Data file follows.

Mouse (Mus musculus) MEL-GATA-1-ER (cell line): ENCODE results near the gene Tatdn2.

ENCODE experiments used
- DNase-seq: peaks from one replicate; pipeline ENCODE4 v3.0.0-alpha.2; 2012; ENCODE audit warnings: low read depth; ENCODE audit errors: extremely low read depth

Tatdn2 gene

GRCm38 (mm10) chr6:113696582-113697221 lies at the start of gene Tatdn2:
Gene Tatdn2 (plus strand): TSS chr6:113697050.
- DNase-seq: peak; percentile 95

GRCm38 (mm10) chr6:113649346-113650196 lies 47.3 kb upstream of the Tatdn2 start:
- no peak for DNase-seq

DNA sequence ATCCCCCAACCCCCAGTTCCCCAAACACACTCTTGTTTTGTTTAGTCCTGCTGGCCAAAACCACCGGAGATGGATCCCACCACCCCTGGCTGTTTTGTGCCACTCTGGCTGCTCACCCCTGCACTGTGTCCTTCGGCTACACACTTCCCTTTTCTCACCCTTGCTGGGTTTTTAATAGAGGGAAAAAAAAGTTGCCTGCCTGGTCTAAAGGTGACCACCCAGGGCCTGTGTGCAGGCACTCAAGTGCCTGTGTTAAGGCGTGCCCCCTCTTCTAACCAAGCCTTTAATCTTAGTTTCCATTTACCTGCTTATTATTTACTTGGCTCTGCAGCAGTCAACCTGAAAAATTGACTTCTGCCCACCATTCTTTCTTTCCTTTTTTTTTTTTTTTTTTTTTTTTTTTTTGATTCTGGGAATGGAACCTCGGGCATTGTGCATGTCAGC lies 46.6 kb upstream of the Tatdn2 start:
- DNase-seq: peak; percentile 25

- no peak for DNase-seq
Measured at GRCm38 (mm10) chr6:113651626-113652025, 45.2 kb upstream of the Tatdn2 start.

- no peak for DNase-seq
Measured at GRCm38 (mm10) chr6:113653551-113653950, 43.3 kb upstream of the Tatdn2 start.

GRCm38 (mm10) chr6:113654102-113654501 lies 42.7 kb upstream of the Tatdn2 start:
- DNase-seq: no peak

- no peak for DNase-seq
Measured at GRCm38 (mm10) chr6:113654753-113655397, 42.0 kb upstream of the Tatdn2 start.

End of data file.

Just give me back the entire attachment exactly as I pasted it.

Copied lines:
Mouse (Mus musculus) MEL-GATA-1-ER (cell line): ENCODE results near the gene Tatdn2.

ENCODE experiments used
- DNase-seq: peaks from one replicate; pipeline ENCODE4 v3.0.0-alpha.2; 2012; ENCODE audit warnings: low read depth; ENCODE audit errors: extremely low read depth

Tatdn2 gene

GRCm38 (mm10) chr6:113696582-113697221 lies at the start of gene Tatdn2:
Gene Tatdn2 (plus strand): TSS chr6:113697050.
- DNase-seq: peak; percentile 95

GRCm38 (mm10) chr6:113649346-113650196 lies 47.3 kb upstream of the Tatdn2 start:
- no peak for DNase-seq

DNA sequence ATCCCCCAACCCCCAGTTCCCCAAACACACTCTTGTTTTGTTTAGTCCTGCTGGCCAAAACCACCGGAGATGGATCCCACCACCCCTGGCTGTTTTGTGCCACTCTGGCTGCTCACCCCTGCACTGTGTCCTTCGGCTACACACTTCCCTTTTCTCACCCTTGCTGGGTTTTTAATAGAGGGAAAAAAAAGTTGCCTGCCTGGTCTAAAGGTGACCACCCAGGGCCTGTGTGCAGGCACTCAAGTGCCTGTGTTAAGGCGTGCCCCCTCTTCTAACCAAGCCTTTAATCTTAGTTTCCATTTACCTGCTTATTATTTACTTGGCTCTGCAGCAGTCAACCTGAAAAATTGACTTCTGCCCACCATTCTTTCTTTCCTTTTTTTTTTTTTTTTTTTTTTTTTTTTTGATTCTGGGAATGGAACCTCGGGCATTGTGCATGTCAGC lies 46.6 kb upstream of the Tatdn2 start:
- DNase-seq: peak; percentile 25

- no peak for DNase-seq
Measured at GRCm38 (mm10) chr6:113651626-113652025, 45.2 kb upstream of the Tatdn2 start.

- no peak for DNase-seq
Measured at GRCm38 (mm10) chr6:113653551-113653950, 43.3 kb upstream of the Tatdn2 start.

GRCm38 (mm10) chr6:113654102-113654501 lies 42.7 kb upstream of the Tatdn2 start:
- DNase-seq: no peak

- no peak for DNase-seq
Measured at GRCm38 (mm10) chr6:113654753-113655397, 42.0 kb upstream of the Tatdn2 start.